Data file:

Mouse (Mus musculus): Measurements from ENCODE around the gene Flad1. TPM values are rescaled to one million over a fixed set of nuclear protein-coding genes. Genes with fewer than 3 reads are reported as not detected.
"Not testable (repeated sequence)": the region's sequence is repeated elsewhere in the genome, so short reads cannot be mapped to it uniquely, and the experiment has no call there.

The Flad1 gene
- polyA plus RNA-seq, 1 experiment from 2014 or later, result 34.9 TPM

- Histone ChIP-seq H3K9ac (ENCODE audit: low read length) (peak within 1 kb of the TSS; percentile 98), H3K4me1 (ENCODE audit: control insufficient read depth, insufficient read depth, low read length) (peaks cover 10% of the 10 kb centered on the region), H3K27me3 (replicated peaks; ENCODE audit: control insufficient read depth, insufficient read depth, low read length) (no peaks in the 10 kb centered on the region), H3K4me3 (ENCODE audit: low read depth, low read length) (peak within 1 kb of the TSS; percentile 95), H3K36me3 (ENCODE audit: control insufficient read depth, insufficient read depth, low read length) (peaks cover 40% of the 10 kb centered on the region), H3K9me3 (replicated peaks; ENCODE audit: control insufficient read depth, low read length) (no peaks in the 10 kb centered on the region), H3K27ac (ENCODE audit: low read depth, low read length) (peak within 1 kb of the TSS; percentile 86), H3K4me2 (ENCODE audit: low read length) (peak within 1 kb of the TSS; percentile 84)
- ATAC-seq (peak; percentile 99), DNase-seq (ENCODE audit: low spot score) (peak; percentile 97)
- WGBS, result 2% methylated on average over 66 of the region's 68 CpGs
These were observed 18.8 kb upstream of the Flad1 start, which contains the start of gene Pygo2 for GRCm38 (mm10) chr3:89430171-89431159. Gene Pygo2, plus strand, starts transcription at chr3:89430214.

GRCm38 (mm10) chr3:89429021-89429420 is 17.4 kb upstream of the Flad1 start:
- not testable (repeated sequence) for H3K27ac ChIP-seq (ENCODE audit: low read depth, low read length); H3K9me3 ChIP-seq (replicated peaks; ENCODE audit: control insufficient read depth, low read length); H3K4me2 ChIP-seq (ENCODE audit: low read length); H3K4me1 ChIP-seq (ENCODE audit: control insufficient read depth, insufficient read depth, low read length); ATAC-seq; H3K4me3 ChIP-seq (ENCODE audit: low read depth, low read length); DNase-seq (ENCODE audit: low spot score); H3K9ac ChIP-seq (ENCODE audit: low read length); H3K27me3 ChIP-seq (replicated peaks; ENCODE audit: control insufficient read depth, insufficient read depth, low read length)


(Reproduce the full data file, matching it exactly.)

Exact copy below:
Mouse (Mus musculus): Measurements from ENCODE around the gene Flad1. TPM values are rescaled to one million over a fixed set of nuclear protein-coding genes. Genes with fewer than 3 reads are reported as not detected.
"Not testable (repeated sequence)": the region's sequence is repeated elsewhere in the genome, so short reads cannot be mapped to it uniquely, and the experiment has no call there.

The Flad1 gene
- polyA plus RNA-seq, 1 experiment from 2014 or later, result 34.9 TPM

- Histone ChIP-seq H3K9ac (ENCODE audit: low read length) (peak within 1 kb of the TSS; percentile 98), H3K4me1 (ENCODE audit: control insufficient read depth, insufficient read depth, low read length) (peaks cover 10% of the 10 kb centered on the region), H3K27me3 (replicated peaks; ENCODE audit: control insufficient read depth, insufficient read depth, low read length) (no peaks in the 10 kb centered on the region), H3K4me3 (ENCODE audit: low read depth, low read length) (peak within 1 kb of the TSS; percentile 95), H3K36me3 (ENCODE audit: control insufficient read depth, insufficient read depth, low read length) (peaks cover 40% of the 10 kb centered on the region), H3K9me3 (replicated peaks; ENCODE audit: control insufficient read depth, low read length) (no peaks in the 10 kb centered on the region), H3K27ac (ENCODE audit: low read depth, low read length) (peak within 1 kb of the TSS; percentile 86), H3K4me2 (ENCODE audit: low read length) (peak within 1 kb of the TSS; percentile 84)
- ATAC-seq (peak; percentile 99), DNase-seq (ENCODE audit: low spot score) (peak; percentile 97)
- WGBS, result 2% methylated on average over 66 of the region's 68 CpGs
These were observed 18.8 kb upstream of the Flad1 start, which contains the start of gene Pygo2 for GRCm38 (mm10) chr3:89430171-89431159. Gene Pygo2, plus strand, starts transcription at chr3:89430214.

GRCm38 (mm10) chr3:89429021-89429420 is 17.4 kb upstream of the Flad1 start:
- not testable (repeated sequence) for H3K27ac ChIP-seq (ENCODE audit: low read depth, low read length); H3K9me3 ChIP-seq (replicated peaks; ENCODE audit: control insufficient read depth, low read length); H3K4me2 ChIP-seq (ENCODE audit: low read length); H3K4me1 ChIP-seq (ENCODE audit: control insufficient read depth, insufficient read depth, low read length); ATAC-seq; H3K4me3 ChIP-seq (ENCODE audit: low read depth, low read length); DNase-seq (ENCODE audit: low spot score); H3K9ac ChIP-seq (ENCODE audit: low read length); H3K27me3 ChIP-seq (replicated peaks; ENCODE audit: control insufficient read depth, insufficient read depth, low read length)